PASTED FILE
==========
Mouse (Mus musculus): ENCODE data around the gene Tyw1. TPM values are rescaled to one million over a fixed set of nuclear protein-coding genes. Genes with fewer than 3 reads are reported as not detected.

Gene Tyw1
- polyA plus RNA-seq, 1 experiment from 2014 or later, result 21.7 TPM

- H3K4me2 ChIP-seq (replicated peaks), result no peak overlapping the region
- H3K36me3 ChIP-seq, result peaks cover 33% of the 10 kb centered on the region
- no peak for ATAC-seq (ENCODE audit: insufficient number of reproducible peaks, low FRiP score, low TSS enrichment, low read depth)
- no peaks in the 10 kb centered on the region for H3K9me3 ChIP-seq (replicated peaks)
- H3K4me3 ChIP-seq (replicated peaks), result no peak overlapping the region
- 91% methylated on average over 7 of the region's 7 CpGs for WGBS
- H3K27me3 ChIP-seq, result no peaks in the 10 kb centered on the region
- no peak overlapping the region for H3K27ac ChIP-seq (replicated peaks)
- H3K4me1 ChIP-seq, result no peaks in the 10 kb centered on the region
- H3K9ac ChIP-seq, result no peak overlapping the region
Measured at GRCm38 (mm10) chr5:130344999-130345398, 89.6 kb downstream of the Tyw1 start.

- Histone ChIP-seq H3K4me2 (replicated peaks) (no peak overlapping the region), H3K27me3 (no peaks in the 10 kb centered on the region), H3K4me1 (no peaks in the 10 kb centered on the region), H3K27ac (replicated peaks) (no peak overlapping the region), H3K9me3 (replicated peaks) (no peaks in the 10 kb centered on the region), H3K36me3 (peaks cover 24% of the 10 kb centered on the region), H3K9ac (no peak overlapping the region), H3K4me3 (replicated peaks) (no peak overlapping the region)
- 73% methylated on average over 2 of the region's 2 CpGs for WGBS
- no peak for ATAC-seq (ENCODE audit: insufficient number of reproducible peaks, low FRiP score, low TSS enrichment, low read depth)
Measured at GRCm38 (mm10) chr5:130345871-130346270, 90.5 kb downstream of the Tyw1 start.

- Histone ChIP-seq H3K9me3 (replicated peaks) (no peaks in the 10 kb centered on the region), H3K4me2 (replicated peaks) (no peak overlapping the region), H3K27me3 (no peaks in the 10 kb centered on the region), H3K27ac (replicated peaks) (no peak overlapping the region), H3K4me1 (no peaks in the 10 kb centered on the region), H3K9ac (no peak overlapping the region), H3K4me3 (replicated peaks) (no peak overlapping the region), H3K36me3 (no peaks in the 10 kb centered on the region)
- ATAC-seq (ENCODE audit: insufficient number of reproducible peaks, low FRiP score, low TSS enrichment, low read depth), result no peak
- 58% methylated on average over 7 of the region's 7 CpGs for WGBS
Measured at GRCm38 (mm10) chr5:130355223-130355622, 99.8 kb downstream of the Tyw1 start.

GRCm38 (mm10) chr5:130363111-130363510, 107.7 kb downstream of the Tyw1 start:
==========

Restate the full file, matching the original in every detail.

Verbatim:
Mouse (Mus musculus): ENCODE data around the gene Tyw1. TPM values are rescaled to one million over a fixed set of nuclear protein-coding genes. Genes with fewer than 3 reads are reported as not detected.

Gene Tyw1
- polyA plus RNA-seq, 1 experiment from 2014 or later, result 21.7 TPM

- H3K4me2 ChIP-seq (replicated peaks), result no peak overlapping the region
- H3K36me3 ChIP-seq, result peaks cover 33% of the 10 kb centered on the region
- no peak for ATAC-seq (ENCODE audit: insufficient number of reproducible peaks, low FRiP score, low TSS enrichment, low read depth)
- no peaks in the 10 kb centered on the region for H3K9me3 ChIP-seq (replicated peaks)
- H3K4me3 ChIP-seq (replicated peaks), result no peak overlapping the region
- 91% methylated on average over 7 of the region's 7 CpGs for WGBS
- H3K27me3 ChIP-seq, result no peaks in the 10 kb centered on the region
- no peak overlapping the region for H3K27ac ChIP-seq (replicated peaks)
- H3K4me1 ChIP-seq, result no peaks in the 10 kb centered on the region
- H3K9ac ChIP-seq, result no peak overlapping the region
Measured at GRCm38 (mm10) chr5:130344999-130345398, 89.6 kb downstream of the Tyw1 start.

- Histone ChIP-seq H3K4me2 (replicated peaks) (no peak overlapping the region), H3K27me3 (no peaks in the 10 kb centered on the region), H3K4me1 (no peaks in the 10 kb centered on the region), H3K27ac (replicated peaks) (no peak overlapping the region), H3K9me3 (replicated peaks) (no peaks in the 10 kb centered on the region), H3K36me3 (peaks cover 24% of the 10 kb centered on the region), H3K9ac (no peak overlapping the region), H3K4me3 (replicated peaks) (no peak overlapping the region)
- 73% methylated on average over 2 of the region's 2 CpGs for WGBS
- no peak for ATAC-seq (ENCODE audit: insufficient number of reproducible peaks, low FRiP score, low TSS enrichment, low read depth)
Measured at GRCm38 (mm10) chr5:130345871-130346270, 90.5 kb downstream of the Tyw1 start.

- Histone ChIP-seq H3K9me3 (replicated peaks) (no peaks in the 10 kb centered on the region), H3K4me2 (replicated peaks) (no peak overlapping the region), H3K27me3 (no peaks in the 10 kb centered on the region), H3K27ac (replicated peaks) (no peak overlapping the region), H3K4me1 (no peaks in the 10 kb centered on the region), H3K9ac (no peak overlapping the region), H3K4me3 (replicated peaks) (no peak overlapping the region), H3K36me3 (no peaks in the 10 kb centered on the region)
- ATAC-seq (ENCODE audit: insufficient number of reproducible peaks, low FRiP score, low TSS enrichment, low read depth), result no peak
- 58% methylated on average over 7 of the region's 7 CpGs for WGBS
Measured at GRCm38 (mm10) chr5:130355223-130355622, 99.8 kb downstream of the Tyw1 start.

GRCm38 (mm10) chr5:130363111-130363510, 107.7 kb downstream of the Tyw1 start: